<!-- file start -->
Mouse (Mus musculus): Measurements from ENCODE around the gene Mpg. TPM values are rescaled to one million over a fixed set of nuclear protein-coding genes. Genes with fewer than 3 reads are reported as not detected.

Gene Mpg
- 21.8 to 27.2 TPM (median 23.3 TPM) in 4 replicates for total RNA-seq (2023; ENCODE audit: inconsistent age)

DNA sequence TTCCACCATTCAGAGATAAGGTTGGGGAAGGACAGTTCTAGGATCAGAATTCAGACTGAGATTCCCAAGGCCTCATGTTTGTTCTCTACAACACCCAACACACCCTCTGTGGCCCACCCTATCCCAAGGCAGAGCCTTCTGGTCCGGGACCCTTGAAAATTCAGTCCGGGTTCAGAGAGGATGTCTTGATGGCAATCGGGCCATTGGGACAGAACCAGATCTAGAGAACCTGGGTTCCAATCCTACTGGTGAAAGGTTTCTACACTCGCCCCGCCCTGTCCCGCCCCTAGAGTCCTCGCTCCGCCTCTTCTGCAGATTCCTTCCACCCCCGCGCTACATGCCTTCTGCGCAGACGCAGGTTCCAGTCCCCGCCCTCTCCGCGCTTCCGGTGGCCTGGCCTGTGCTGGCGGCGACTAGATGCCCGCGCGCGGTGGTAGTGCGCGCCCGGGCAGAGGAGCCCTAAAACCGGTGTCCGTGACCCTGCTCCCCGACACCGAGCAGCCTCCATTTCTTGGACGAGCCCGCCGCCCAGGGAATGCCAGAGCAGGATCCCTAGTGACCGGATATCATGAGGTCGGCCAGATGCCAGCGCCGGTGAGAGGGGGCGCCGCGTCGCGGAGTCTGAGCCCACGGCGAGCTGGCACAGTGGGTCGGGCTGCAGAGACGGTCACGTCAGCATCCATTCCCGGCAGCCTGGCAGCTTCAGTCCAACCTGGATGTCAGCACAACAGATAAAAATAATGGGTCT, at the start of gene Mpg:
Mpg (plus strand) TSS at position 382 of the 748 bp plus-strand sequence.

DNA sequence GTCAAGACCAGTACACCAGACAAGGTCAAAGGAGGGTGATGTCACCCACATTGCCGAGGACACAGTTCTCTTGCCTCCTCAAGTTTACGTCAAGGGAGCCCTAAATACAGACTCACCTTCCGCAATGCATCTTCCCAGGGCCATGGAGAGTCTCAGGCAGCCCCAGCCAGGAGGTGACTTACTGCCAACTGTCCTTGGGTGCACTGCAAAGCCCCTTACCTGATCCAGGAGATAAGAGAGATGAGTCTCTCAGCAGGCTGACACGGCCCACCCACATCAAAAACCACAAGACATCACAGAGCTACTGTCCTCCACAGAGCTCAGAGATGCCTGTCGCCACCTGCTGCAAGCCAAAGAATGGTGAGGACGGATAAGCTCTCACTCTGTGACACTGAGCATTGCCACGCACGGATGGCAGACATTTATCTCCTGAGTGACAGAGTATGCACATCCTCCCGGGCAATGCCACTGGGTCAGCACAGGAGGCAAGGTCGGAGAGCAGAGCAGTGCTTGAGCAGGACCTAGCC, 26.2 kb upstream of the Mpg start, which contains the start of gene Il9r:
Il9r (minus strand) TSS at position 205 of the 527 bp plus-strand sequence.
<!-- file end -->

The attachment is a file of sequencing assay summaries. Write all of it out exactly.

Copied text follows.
Mouse (Mus musculus): Measurements from ENCODE around the gene Mpg. TPM values are rescaled to one million over a fixed set of nuclear protein-coding genes. Genes with fewer than 3 reads are reported as not detected.

Gene Mpg
- 21.8 to 27.2 TPM (median 23.3 TPM) in 4 replicates for total RNA-seq (2023; ENCODE audit: inconsistent age)

DNA sequence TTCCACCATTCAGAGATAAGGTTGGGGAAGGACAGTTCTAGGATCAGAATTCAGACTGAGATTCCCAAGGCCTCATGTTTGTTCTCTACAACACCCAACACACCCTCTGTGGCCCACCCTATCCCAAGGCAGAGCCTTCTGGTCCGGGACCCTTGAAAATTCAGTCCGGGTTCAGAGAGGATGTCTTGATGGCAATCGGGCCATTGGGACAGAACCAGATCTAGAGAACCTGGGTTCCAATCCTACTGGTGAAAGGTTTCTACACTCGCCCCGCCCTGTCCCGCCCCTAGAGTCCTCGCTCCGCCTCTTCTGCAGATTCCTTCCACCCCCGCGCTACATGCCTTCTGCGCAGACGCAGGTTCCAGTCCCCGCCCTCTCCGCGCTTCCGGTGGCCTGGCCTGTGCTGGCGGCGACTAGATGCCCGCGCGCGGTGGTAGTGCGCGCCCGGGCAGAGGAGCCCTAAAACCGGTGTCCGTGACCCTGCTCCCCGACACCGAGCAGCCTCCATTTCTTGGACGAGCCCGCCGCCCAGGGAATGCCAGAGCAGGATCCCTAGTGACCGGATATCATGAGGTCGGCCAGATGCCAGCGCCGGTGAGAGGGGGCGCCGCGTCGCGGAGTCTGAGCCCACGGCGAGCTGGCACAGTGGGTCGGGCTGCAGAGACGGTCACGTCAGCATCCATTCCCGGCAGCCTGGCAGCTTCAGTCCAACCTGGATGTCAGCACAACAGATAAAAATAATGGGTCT, at the start of gene Mpg:
Mpg (plus strand) TSS at position 382 of the 748 bp plus-strand sequence.

DNA sequence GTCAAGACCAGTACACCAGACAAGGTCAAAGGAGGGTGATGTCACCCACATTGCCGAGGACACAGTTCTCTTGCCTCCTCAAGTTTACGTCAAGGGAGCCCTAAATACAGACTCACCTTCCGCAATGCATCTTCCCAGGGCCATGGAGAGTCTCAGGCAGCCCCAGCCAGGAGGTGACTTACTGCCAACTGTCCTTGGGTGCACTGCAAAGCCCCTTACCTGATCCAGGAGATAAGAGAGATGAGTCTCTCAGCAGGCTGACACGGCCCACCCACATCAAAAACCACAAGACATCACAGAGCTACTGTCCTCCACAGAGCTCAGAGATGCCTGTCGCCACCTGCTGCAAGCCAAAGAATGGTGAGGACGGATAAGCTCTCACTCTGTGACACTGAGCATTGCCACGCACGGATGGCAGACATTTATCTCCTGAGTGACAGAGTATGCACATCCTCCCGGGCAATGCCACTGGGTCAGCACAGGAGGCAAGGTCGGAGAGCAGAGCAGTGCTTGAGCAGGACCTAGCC, 26.2 kb upstream of the Mpg start, which contains the start of gene Il9r:
Il9r (minus strand) TSS at position 205 of the 527 bp plus-strand sequence.